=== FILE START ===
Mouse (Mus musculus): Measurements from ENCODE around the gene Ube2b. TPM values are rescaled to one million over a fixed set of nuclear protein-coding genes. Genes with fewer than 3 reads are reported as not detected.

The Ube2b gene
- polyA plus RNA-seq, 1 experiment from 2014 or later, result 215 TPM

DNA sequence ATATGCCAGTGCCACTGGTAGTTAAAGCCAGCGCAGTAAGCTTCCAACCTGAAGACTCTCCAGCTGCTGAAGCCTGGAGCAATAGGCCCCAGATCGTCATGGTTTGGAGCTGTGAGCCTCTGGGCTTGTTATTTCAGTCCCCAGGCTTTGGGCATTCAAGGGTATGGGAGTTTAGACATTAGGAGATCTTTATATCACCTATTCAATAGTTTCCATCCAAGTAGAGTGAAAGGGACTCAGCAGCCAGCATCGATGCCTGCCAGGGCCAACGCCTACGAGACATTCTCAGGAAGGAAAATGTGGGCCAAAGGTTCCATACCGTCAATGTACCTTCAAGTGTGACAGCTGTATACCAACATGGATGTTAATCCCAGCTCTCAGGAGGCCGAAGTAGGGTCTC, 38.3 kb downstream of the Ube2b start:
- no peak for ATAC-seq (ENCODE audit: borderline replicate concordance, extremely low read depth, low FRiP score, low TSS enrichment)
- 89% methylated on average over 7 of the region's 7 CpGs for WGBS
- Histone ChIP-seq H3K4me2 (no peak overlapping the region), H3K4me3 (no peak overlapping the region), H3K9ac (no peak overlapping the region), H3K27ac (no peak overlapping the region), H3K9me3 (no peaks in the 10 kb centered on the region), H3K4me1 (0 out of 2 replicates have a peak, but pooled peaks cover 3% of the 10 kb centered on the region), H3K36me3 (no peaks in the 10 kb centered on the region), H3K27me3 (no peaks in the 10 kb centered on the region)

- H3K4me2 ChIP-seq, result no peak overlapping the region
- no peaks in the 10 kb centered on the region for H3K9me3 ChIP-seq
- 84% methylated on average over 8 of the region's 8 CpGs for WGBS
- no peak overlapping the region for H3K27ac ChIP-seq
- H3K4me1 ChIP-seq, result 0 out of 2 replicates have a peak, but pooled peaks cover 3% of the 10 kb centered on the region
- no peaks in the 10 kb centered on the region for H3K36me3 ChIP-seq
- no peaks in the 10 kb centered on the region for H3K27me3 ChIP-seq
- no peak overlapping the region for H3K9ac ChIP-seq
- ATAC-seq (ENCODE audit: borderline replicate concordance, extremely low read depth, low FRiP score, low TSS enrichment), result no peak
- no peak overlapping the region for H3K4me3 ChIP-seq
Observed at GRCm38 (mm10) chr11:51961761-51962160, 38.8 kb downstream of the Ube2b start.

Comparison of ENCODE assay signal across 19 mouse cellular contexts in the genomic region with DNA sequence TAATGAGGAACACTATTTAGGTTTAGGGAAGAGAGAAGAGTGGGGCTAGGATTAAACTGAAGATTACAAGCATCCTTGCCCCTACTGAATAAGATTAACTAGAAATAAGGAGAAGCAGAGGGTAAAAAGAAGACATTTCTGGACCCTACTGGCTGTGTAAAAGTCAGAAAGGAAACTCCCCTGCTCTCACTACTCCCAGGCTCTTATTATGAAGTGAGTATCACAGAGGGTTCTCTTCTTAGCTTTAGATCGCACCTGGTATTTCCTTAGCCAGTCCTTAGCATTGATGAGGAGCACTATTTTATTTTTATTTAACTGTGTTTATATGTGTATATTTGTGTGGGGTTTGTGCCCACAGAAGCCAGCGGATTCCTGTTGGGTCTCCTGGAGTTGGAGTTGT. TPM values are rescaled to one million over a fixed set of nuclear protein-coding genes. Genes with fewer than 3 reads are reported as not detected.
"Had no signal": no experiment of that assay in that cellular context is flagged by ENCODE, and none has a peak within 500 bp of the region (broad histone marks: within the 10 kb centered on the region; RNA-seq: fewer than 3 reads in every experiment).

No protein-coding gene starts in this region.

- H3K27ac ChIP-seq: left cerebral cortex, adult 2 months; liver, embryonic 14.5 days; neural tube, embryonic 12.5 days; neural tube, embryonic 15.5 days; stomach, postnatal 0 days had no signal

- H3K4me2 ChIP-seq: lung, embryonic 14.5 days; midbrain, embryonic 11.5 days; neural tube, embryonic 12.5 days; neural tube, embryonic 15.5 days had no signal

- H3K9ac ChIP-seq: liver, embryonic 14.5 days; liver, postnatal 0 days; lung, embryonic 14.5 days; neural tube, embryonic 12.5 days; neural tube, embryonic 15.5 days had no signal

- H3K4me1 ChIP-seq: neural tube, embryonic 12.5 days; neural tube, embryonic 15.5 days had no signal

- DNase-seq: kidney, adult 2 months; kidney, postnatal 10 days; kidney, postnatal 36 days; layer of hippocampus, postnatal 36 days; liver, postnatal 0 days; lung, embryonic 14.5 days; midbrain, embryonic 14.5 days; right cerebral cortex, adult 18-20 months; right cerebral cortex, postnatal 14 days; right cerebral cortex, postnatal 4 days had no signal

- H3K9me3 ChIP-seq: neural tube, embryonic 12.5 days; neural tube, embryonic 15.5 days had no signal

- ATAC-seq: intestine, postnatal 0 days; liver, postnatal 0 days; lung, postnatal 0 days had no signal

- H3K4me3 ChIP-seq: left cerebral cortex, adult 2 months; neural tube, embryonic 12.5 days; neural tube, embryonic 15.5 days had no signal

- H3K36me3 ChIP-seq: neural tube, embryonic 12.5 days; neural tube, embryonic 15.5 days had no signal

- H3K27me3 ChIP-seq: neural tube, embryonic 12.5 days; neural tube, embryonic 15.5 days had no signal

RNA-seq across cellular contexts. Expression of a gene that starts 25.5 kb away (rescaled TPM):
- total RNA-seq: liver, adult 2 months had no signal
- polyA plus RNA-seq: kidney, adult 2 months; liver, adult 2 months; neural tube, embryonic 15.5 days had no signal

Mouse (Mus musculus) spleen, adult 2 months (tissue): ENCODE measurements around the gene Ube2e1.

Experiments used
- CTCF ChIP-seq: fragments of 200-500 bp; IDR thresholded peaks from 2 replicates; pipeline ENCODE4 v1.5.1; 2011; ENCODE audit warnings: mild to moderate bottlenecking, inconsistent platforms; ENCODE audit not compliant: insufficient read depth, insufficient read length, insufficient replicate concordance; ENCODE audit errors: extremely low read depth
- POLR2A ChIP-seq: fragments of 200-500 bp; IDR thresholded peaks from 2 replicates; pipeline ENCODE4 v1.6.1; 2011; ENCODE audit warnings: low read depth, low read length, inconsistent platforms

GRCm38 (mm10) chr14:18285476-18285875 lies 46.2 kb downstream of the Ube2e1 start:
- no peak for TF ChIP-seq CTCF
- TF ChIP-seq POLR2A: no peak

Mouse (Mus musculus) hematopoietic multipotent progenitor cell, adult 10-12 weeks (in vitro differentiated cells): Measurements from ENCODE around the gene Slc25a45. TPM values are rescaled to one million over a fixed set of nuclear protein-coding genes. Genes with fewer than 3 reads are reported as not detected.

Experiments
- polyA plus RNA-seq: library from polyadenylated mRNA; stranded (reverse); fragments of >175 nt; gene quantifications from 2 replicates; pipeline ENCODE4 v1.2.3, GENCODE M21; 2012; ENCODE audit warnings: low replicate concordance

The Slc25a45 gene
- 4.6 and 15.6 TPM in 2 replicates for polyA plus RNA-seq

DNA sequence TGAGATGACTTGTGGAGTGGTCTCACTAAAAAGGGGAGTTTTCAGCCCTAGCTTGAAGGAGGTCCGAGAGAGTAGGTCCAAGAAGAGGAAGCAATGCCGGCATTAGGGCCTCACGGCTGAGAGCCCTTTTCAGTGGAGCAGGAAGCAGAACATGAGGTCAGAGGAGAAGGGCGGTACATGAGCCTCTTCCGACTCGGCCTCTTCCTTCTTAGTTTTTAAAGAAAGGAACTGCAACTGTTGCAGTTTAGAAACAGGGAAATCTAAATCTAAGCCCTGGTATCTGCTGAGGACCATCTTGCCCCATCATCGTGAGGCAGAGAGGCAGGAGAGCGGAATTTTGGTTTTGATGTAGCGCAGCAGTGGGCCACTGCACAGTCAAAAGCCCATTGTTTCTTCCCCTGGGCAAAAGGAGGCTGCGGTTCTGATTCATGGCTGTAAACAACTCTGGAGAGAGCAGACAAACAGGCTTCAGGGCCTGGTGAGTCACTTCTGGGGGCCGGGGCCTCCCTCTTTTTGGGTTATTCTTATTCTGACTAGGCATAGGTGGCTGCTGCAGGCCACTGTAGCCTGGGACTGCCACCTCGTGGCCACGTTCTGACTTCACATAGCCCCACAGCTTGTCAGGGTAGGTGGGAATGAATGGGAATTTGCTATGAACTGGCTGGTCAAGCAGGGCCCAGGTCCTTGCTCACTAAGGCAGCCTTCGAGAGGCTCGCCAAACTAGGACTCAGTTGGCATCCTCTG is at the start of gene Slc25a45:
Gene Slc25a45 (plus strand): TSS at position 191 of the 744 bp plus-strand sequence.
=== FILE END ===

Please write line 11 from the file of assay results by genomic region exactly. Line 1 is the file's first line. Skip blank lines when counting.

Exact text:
- no peak overlapping the region for H3K27ac ChIP-seq